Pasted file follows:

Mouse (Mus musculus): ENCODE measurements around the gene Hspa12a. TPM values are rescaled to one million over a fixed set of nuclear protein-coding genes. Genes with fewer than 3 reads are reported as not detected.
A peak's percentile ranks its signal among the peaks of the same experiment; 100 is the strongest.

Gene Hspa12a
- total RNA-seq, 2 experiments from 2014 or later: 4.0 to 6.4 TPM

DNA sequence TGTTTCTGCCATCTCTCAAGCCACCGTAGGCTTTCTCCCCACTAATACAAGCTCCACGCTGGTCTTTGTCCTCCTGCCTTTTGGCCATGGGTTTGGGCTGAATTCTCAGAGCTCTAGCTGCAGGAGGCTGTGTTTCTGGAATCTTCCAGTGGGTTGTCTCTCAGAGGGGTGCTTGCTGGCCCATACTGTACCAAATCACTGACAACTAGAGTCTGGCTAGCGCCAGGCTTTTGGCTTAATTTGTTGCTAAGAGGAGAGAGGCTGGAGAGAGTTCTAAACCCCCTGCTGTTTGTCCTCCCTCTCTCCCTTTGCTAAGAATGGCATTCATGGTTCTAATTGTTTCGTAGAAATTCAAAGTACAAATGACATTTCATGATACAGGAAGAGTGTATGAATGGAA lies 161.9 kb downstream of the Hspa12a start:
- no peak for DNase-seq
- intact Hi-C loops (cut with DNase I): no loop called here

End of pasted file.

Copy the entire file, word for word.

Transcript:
Mouse (Mus musculus): ENCODE measurements around the gene Hspa12a. TPM values are rescaled to one million over a fixed set of nuclear protein-coding genes. Genes with fewer than 3 reads are reported as not detected.
A peak's percentile ranks its signal among the peaks of the same experiment; 100 is the strongest.

Gene Hspa12a
- total RNA-seq, 2 experiments from 2014 or later: 4.0 to 6.4 TPM

DNA sequence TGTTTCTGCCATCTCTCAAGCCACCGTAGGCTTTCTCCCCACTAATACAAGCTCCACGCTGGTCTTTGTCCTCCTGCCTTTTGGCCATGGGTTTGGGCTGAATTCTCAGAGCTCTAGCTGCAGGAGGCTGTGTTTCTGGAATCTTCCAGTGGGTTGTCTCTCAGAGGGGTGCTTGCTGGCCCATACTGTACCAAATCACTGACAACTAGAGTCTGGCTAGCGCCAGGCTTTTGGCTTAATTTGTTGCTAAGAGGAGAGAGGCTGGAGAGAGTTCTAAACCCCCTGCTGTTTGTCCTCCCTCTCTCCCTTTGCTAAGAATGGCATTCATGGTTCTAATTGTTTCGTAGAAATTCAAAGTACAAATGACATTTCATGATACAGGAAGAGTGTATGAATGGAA lies 161.9 kb downstream of the Hspa12a start:
- no peak for DNase-seq
- intact Hi-C loops (cut with DNase I): no loop called here